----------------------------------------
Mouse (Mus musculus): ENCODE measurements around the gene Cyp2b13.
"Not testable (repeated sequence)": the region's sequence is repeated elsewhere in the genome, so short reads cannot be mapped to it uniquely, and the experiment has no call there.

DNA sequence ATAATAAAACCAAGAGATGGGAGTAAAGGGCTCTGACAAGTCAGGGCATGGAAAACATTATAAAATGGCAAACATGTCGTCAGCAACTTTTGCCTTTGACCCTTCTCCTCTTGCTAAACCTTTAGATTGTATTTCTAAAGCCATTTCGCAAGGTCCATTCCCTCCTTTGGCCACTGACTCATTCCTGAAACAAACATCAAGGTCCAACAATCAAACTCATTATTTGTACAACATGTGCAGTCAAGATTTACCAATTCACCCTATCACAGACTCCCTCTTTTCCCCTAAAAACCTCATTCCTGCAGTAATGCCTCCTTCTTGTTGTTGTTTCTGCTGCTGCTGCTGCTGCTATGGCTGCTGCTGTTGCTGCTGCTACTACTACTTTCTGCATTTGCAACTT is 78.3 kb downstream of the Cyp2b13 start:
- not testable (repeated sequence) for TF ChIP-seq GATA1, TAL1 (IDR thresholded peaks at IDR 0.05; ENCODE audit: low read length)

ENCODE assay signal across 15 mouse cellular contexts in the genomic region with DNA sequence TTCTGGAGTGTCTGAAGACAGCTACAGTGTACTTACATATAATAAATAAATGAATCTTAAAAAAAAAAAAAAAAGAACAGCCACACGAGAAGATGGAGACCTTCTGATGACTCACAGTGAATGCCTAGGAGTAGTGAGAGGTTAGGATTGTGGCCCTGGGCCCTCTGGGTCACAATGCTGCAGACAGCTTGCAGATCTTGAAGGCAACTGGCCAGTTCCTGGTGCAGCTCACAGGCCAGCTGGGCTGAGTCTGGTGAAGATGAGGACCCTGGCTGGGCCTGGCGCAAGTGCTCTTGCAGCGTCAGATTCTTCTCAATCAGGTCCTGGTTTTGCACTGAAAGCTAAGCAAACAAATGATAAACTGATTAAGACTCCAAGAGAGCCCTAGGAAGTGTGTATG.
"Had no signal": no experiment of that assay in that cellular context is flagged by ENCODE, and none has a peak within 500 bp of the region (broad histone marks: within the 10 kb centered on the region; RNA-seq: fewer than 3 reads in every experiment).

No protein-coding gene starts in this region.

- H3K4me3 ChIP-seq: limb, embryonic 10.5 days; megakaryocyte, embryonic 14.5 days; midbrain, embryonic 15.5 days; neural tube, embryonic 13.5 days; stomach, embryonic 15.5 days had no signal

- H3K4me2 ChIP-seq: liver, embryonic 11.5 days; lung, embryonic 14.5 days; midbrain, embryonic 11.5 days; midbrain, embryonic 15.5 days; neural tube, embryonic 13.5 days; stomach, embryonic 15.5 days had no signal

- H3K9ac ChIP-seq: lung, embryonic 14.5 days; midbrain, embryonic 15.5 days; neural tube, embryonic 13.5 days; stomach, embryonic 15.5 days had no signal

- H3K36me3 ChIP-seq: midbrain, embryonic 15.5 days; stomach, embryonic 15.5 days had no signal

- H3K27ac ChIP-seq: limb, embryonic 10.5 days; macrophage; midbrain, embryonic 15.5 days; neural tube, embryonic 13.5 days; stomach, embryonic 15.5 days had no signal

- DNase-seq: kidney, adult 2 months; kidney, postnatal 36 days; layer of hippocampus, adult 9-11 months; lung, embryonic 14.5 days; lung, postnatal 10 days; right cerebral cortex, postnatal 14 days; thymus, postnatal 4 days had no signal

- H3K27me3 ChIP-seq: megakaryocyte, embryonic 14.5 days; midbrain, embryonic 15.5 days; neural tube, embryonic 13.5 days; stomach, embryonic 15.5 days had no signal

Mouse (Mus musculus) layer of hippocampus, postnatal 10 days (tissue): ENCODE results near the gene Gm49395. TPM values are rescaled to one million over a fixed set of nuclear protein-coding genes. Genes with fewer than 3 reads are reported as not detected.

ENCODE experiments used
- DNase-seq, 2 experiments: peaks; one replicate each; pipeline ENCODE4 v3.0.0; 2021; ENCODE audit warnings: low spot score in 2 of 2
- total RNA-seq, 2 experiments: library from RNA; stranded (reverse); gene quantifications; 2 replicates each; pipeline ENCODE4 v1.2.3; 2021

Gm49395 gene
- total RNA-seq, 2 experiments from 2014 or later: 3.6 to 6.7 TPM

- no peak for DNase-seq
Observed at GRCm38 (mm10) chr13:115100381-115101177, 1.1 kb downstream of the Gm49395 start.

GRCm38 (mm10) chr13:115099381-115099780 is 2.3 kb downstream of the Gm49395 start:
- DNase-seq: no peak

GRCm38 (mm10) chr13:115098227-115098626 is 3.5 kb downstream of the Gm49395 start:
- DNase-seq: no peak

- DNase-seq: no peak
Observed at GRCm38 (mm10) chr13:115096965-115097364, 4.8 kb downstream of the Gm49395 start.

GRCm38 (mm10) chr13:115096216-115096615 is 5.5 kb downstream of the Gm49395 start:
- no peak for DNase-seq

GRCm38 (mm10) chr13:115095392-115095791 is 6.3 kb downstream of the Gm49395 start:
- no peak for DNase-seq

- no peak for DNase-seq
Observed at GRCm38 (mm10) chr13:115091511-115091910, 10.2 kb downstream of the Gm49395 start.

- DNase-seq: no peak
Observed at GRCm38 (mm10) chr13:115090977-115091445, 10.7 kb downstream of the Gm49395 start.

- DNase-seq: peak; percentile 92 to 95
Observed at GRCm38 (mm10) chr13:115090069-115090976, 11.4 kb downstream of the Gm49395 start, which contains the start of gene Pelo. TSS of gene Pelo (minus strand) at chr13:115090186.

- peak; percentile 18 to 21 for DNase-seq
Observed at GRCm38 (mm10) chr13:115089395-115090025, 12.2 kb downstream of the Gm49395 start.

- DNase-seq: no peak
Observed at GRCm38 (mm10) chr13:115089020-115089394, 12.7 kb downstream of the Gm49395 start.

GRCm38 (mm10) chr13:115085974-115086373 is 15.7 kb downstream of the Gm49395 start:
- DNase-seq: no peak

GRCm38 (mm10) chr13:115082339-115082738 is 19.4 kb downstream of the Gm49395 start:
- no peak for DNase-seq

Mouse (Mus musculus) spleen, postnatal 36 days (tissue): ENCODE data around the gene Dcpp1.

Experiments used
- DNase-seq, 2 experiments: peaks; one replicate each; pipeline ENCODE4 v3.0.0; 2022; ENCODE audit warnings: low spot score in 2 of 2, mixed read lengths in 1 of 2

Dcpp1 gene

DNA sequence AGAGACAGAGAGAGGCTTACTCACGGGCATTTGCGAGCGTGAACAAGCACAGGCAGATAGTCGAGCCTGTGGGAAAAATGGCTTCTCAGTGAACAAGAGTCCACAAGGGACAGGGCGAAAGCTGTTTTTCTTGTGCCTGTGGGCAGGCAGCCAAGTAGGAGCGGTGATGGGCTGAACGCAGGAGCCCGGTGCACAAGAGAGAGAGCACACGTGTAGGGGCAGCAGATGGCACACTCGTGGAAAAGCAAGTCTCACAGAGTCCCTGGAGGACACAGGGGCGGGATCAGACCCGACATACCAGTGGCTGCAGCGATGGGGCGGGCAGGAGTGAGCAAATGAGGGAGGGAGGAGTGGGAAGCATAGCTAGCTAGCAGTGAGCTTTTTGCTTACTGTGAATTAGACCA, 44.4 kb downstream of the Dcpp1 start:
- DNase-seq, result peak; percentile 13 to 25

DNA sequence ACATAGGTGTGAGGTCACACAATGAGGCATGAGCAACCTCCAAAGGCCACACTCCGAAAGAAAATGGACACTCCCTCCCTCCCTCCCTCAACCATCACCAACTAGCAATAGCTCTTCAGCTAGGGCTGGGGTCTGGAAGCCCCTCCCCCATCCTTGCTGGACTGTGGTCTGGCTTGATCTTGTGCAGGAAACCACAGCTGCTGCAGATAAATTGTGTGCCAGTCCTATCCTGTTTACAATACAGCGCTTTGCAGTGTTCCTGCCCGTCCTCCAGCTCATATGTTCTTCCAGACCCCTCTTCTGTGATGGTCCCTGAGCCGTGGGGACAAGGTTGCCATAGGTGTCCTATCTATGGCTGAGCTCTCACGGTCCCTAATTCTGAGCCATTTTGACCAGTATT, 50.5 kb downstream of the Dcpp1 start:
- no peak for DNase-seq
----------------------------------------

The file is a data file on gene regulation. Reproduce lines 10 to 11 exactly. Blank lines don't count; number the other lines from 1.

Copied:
- H3K9ac ChIP-seq: lung, embryonic 14.5 days; midbrain, embryonic 15.5 days; neural tube, embryonic 13.5 days; stomach, embryonic 15.5 days had no signal

- H3K36me3 ChIP-seq: midbrain, embryonic 15.5 days; stomach, embryonic 15.5 days had no signal